Thanks Frogman, yes I have a Louis Jordan collection.  Fun stuff - lots of boogie in those four clips.  Laissez les bon temps rouler!

I hope you caught the Bob Berg interview I posted a few days ago.
O10, this album is on its way to me.  Ex+ and ultrasonically cleaned.

Oscar Pettiford Memorial album "Prestige Historical Series"

Do you have that one?  I've only heard a couple of tracks so far.
If, at 93, I were still able to melt hearts with beautiful tone and playing sensitivity the way Heath does on "Fashion or Passion," I'd reach ecstatic contentment (if that makes any sense).

Thank you Jimmy Heath, RIP.   (And thanks Rok.)

Your Cliff Notes version of that study is a great explanation for the difference between "thick" and "husky."  The player's initial attack on blowing each note does seem to be the difference between a raspy "edge" and a smooth, rich "thick" tone.

Can "husky" be extended beyond the initial attack and maintained through the entire note?  I doubt it, but I need to listen more to focus on that.  Seems we always learn that we have much more to learn.


Those Robert Ealey numbers are outstanding, thanks!

One more tonight.  Powerful performance.

Nina Simone - Antibes (1969)
pjw, thanks for the Art Pepper.  Gorgeous.  Another record to "acquire."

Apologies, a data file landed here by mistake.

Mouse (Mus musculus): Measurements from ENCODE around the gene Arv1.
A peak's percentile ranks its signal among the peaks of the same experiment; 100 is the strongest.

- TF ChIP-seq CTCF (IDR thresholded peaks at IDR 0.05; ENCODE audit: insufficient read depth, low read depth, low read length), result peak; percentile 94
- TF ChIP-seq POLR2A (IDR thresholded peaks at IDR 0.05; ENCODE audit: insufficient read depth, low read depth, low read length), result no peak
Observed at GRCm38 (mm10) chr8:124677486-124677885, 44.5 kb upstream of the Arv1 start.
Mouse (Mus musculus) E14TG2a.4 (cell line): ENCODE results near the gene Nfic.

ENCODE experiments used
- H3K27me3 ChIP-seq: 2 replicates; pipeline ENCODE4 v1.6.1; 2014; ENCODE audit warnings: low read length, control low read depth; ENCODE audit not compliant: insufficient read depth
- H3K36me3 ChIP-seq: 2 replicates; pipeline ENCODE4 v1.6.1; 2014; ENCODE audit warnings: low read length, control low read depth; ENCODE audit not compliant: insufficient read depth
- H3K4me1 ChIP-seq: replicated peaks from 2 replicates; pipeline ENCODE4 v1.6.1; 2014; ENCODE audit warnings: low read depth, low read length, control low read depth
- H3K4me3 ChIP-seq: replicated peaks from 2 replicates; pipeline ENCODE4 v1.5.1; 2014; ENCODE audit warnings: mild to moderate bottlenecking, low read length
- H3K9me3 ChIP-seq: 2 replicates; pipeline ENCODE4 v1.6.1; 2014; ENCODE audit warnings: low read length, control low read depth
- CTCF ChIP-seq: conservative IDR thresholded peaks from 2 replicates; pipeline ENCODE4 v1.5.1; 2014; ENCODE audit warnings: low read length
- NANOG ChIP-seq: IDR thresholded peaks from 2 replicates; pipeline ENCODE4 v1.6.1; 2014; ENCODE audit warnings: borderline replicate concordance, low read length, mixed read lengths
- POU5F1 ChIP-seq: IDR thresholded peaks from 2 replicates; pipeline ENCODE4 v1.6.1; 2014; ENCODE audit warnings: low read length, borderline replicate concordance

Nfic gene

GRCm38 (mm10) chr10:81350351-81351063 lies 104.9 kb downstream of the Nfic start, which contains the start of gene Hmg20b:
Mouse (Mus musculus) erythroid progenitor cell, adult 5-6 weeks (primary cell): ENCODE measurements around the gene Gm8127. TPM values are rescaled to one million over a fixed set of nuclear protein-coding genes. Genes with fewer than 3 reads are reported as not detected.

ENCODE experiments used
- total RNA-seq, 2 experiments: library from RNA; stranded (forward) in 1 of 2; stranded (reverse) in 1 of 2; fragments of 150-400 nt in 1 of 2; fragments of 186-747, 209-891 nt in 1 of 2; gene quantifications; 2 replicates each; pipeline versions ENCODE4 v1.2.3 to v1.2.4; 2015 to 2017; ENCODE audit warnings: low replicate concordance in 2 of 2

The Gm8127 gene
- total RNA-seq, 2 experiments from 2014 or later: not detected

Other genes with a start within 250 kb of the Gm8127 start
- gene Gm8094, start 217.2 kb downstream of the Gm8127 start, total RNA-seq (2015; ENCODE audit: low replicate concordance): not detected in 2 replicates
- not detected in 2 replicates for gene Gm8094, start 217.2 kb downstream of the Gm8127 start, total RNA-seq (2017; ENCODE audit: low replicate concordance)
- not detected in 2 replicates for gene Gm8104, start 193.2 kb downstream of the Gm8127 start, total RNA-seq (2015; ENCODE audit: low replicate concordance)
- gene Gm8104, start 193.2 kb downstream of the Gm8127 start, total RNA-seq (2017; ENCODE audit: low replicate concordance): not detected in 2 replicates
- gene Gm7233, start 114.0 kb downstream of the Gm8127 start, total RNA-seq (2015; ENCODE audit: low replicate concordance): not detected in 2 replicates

Rok, you're a fervent nationalist when the subject turns to... anything at all.

Davis spent "too much time in Europe?"  Please explain.  Seems to me he had a very rewarding career doing what he chose to do at every turn.

I doubt we'll ever get you to self-audit, but we won't stop trying.
O10, that "Zombie Fela Kuti" by Newen Afrobeat is smokin'.  Funky, wild, cooking stuff.  You're on a roll today.
Man, that tenor tone.  Tough to beat.

Ben Webster - "Solitude"

Alex, thanks for adding to the Charlie Rouse discussion. Great tracks, thanks.

It strikes me that the sidemen on "Taking Care of Business" weren't up to Rouse's level. And Rouse really lit it up on that Dave Bailey track.
Still in the vein of Weather Report's "Black Market" - from 2015

Flew into Tegel a dozen times 12-13 years ago.  Very handy to the City.  So much history there - fascinating place.
Good googagoolamy, that "Night and Day" hit the spot.  Thanks Mr. Frog.
acman3, this Gillespie Nation concert you shared is over the top.  How in the world do you bring all this international talent together and arrange such amazing music?  And then there's the fantastic videography.

frogman, Coryell was a virtuoso, and he didn't seek acclaim.  He just kept pursuing his love of the music, the beauty of its structure and his reverence for its roots (be they European or African).

I wasn't a big fusion fan.  The performance that initially got me hooked was solo acoustic at Montreux:


Watching his fingers work the fret board is akin to watching music theory graphically illuminated right before our eyes, all with passion and abandon.

When we lost Coryell, we lost one of the masters.
Warning: Chicago Blues ahead.  T-Bone Walker, Joe Turner, Otis Spann & more.  It is what it is.